When agents are hired, their morale is high and they are engaged. So why do they become dis-engaged?
Your company culture is on the wall, written in your mission statement, part of the company vision, it’s in your core values and it’s communicated. But is this what destroys contact centre morale?
It is a problem if your leaders do not live out these perceived commitments through their behaviours.
Customers inside and outside – same
Just like your customers hate to have an expectation not met, so do your contact centre agents. When the leader that interacts with them the most (their supervisor) does not reflect what they expect, trust erodes rapidly. It’s one of the contributing factors as to why only 33% of employees say they feel their supervisors are effective.
While it’s the c-suite executives or owners that have the most influence on a company’s direction, it’s the frontline supervisor that has the most impact on what happens each day (See citation from the Centre for Workplace Leadership).
Let’s get real, how many of your contact centre agents actually interact with c-level executives? News Flash – your contact centre’s culture lives and dies with your supervisors.
“Agents don’t leave contact centres or companies, they leave supervisors.”
The truth on morale
Do you believe this to be true? All of the research and decades of contact centre performance prove this to be true. While co-workers may help to provide refuge and connection, supervisors either build agents up, ignore, or tear agents down.
When agents are hired, their morale is high and they are engaged. So how do they become dis-engaged?
Personally, I experienced both.
The best supervisor I ever had was able to connect with me. And was a good role model. He also helped to explain things to me when I questioned behaviours that I witnessed that did not align with what I expected. And he did not undermine the creditability of the organisation by bad-talking others when his expectations were not met.
My worst supervisor I had was a terrible role model. He often was the first one to bad-mouth his leader and the executive team. Myself and co-workers didn’t trust him and viewed him as disloyal not only to the company but to us as well. It resulted in all of us behaving badly because we found it to be normal.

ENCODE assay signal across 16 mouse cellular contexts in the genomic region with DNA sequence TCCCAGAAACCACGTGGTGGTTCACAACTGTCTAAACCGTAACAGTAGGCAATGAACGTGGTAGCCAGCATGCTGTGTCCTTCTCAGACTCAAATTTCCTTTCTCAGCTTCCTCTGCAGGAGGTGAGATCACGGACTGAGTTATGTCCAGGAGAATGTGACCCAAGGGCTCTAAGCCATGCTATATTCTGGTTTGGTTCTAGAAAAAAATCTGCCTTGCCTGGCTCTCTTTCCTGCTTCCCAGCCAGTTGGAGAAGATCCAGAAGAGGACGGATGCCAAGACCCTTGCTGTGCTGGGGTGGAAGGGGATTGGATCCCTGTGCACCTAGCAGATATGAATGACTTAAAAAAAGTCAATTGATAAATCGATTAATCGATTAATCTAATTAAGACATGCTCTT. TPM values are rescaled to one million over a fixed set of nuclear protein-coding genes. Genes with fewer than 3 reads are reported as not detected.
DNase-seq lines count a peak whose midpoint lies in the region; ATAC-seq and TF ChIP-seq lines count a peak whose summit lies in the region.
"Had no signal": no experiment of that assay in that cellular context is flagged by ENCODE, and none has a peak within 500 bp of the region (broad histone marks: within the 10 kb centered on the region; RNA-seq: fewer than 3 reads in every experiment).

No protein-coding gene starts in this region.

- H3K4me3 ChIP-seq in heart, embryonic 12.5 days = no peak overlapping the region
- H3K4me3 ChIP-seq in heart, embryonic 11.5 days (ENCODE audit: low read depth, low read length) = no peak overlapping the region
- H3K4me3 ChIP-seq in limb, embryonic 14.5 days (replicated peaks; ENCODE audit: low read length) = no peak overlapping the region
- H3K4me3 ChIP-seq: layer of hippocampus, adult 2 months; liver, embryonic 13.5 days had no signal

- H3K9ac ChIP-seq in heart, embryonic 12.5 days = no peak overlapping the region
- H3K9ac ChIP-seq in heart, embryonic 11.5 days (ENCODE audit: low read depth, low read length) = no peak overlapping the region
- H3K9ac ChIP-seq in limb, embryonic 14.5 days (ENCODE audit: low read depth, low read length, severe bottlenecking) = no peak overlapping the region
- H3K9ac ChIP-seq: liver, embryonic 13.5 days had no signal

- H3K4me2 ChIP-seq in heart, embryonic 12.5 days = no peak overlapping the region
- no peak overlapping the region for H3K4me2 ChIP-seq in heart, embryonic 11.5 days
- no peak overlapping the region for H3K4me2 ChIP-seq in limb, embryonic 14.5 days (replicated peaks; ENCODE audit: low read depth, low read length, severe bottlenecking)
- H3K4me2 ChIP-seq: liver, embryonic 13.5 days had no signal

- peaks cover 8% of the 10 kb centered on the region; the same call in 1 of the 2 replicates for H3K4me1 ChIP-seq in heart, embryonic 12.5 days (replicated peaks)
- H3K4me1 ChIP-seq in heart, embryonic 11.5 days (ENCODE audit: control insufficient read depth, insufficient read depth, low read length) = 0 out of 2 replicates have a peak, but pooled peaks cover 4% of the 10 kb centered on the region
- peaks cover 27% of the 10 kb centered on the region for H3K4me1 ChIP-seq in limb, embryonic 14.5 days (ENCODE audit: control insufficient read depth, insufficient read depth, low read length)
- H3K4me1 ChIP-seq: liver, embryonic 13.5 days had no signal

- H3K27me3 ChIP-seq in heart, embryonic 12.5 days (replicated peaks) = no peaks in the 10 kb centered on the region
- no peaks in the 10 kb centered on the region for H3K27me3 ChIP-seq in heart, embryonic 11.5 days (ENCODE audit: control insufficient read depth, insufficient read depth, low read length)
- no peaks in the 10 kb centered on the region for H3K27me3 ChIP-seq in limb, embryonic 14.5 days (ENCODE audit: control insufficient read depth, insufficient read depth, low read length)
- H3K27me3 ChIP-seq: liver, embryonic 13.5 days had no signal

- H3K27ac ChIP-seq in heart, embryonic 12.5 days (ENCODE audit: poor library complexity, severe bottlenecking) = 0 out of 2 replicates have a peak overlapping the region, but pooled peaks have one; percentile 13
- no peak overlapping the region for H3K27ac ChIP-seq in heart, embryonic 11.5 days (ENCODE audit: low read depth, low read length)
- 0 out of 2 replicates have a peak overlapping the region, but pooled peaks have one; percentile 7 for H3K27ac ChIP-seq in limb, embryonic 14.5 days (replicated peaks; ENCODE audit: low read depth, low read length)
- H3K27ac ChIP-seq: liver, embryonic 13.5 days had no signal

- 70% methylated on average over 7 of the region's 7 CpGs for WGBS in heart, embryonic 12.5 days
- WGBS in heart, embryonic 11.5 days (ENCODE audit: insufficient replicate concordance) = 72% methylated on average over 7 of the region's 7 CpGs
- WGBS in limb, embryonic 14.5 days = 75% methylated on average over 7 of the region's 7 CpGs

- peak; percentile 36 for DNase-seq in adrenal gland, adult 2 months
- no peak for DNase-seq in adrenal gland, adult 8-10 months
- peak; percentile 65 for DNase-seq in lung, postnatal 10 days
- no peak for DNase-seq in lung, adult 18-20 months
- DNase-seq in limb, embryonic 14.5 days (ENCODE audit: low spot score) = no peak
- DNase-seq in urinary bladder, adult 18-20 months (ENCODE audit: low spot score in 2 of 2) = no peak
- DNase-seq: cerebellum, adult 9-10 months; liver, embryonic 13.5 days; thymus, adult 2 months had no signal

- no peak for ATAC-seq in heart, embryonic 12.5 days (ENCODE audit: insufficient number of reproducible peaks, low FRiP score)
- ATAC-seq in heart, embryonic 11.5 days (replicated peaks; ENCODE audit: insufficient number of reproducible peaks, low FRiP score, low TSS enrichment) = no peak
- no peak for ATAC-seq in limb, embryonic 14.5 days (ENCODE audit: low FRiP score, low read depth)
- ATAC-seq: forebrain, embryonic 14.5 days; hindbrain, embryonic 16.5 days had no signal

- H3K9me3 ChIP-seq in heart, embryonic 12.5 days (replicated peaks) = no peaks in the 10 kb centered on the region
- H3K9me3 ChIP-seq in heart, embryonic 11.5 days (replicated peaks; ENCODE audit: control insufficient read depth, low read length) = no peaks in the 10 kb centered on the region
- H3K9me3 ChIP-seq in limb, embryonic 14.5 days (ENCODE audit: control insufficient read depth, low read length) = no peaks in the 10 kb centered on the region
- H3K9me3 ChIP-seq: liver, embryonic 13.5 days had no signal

I need a hero
Being a contact centre agent is a heroic job. It’s a very difficult job and they have high expectations placed on them. And all heroes must have people they're looking up to as role models and mentors.
Supervisors can be the heroes for your frontline heroes. They are the ones that can turn the expectations that build and sustain high morale into reality. But because of not having a clear Supervisor Success Path is it really any wonder that morale and turnover are such a problem in the contact centre industry?
What earns people the opportunity to become supervisors, won’t help them lead others. The transition of going from great contact center agent to great supervisor is not a quick shift. The skills that are needed are a completely different set of skills that require a pathway and blending learning opportunities to gain quickly.
Supervisors fail (greater than 50%) because what got them there (own performance) isn’t going to help them now (leading others).
What should you measure?
Building and sustaining a thriving culture is all about expectations and behaviours that often times are not easily measurable – in a direct sense. But they are felt and realised in all of the KPIs you measure every minute, hour, day, month, week and year.
Every single KPI you measure is affected by culture and your supervisors are the steward of it.
Each person matters in your organisation, but supervisors have a significantly larger impact than others. So, if you’re looking to build, sustain or change your contact centre’s culture the right way, start by developing a high-performing supervisor team.
Their skills define how your new hire contact centre agents have their morale destroyed – or not.
Do you have a different opinion? Leave a comment below.